In recent weeks, two news stories have broken involving younger teachers sexually assaulting their students. These teachers were rightfully arrested and charged with assorted crimes for their offenses. Yet because of the facts of each case, the way that the media covered these crimes — and the way that the public has reacted to them — has been disturbing. The reason for this is that perpetrators in both cases were young female teachers, and the victims were teenage boys.
The Washington Post headline for one case was, “Boys brag: Police say art teacher had sex with four students.” The article goes on to describe these alleged sexual assaults as “illicit affairs.” The teacher in this case admitted to the allegations. In the other case, the New York Daily News titled its article “Former substitute teacher accused of having sex with her student,” and described the sexual assault of a teenager under the age of 18 as a “romance” and a “relationship.”
Cases involving male teachers and female students are often reported inaccurately, portraying the relationships as consensual or even with the teachers as victims of seductive young girls. Unfortunately, there is also a bias in how the sexual assaults of teenage boys and young adult men are reported. The boys are often viewed as “lucky,” or as equal partners in a consensual relationship, rather than as victims of predatory adults. Age of consent laws exist for a reason, and they are applied regardless of gender. A teenage boy may have the physical capacity to have sex, but typically lacks the emotional and mental maturity to consent to sex, particularly when it comes to sexual relations with an adult. The rational, decision-making part of the teenage brain — the prefrontal cortex — is not fully developed until the mid-20’s or later. This can make teenagers more vulnerable to coercion and exploitation by adults. Just as a male teacher can use his position of authority to coerce a teenage girl into a sexual relationship, a female teacher can do the same to victimize a male student. Assuming that boys are willing participants or that they cannot be raped because of their gender is incredibly harmful to boys and men. It can prevent them from getting the help that they may need to recover from abuse, and it may push them into a coercive situation in the first place because they believe that they should want it.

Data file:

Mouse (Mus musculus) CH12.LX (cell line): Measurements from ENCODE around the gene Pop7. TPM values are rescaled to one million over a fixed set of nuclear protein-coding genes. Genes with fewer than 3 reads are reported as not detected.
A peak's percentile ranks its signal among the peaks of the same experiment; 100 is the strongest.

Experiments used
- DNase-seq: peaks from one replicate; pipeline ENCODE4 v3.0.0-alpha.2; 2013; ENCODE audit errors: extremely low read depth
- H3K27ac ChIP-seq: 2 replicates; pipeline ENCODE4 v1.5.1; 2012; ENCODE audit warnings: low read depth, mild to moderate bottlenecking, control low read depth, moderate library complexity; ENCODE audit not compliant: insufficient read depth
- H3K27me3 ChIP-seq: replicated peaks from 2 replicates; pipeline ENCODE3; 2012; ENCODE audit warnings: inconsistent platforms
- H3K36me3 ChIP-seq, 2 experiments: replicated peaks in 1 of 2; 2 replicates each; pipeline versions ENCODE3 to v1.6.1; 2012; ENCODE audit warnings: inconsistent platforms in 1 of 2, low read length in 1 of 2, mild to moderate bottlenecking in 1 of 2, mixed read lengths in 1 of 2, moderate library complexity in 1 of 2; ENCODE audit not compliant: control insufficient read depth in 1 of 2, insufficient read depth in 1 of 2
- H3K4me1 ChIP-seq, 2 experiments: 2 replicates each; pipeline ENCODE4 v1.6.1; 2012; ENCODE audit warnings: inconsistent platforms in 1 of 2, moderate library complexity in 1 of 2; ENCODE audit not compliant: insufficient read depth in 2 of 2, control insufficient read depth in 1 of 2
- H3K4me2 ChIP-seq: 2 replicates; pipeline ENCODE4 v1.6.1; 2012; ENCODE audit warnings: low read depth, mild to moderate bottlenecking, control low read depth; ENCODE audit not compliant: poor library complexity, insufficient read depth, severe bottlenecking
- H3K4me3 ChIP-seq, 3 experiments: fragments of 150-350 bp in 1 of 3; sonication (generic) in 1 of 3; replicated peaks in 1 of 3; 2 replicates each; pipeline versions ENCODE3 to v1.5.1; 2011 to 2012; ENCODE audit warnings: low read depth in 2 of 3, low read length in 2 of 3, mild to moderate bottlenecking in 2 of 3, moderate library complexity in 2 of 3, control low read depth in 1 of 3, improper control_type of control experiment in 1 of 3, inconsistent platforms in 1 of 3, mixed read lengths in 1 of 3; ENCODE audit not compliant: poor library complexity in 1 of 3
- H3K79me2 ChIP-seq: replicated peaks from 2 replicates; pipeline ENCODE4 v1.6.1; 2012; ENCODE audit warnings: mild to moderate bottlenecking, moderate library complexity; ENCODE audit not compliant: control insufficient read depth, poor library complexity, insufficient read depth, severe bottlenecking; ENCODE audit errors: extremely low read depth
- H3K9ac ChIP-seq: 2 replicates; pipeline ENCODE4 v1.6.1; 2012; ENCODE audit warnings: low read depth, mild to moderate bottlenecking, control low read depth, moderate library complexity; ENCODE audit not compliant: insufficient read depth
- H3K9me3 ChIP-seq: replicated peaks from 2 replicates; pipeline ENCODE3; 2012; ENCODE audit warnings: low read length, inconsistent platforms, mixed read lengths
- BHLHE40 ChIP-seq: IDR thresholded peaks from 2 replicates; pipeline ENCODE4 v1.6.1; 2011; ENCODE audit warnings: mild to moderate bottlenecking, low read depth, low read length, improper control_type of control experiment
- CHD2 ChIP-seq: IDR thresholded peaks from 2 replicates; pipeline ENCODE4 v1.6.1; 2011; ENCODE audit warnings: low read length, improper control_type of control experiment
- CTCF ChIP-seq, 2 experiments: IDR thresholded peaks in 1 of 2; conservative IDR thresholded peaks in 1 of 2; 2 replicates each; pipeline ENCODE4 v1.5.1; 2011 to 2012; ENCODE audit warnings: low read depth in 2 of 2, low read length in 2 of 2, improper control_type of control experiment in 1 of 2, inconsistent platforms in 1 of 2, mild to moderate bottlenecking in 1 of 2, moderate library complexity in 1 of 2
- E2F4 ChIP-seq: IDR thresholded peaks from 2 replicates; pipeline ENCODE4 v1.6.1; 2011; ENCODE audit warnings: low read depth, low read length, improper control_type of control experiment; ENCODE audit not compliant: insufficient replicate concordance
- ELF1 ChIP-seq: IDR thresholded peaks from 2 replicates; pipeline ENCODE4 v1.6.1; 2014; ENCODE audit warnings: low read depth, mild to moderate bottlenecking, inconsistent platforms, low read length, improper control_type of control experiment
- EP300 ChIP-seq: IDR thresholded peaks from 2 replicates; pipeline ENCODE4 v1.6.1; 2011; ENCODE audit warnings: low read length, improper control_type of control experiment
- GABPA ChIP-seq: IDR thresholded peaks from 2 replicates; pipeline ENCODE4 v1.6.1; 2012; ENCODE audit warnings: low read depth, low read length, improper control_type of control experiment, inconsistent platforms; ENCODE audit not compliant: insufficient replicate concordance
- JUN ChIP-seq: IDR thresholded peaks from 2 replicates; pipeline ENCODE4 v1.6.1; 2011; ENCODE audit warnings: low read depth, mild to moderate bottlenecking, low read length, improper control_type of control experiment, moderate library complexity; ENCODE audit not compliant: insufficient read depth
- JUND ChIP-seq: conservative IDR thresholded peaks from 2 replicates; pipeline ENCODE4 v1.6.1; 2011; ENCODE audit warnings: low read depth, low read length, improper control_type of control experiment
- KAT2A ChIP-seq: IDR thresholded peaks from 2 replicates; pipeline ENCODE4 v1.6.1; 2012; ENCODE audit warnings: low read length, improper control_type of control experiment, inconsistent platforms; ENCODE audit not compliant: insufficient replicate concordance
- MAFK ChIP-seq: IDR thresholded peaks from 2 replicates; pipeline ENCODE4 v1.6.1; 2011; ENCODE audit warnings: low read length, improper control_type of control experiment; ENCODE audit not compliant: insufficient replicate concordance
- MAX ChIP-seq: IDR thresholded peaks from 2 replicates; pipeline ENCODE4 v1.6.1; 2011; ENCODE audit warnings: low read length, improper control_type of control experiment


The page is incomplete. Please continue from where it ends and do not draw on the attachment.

There is a double standard when it comes to the abuse of teenage boys by female teachers, and it can help perpetuate ongoing abuse. At Blackburn Center, we call on the media to change the way that they report these crimes, and on all of us to think more critically about how we talk about them. Boys who are sexually assaulted by their teachers are not lucky; they are victims, and are deserving of our help and support.
Sexual assault is a devastating crime that can happen to anyone, regardless of race, age, gender, religion or sexuality. Blackburn Center offers services to all victims of crime and violence. If your life has been impacted by violence, contact us at 1-888-832-2272 or 724-836-1122 to speak to someone about how we can help. If you would like to get involved in our mission and learn how you can be part of the solution, consider donating to or volunteering for Blackburn Center today.
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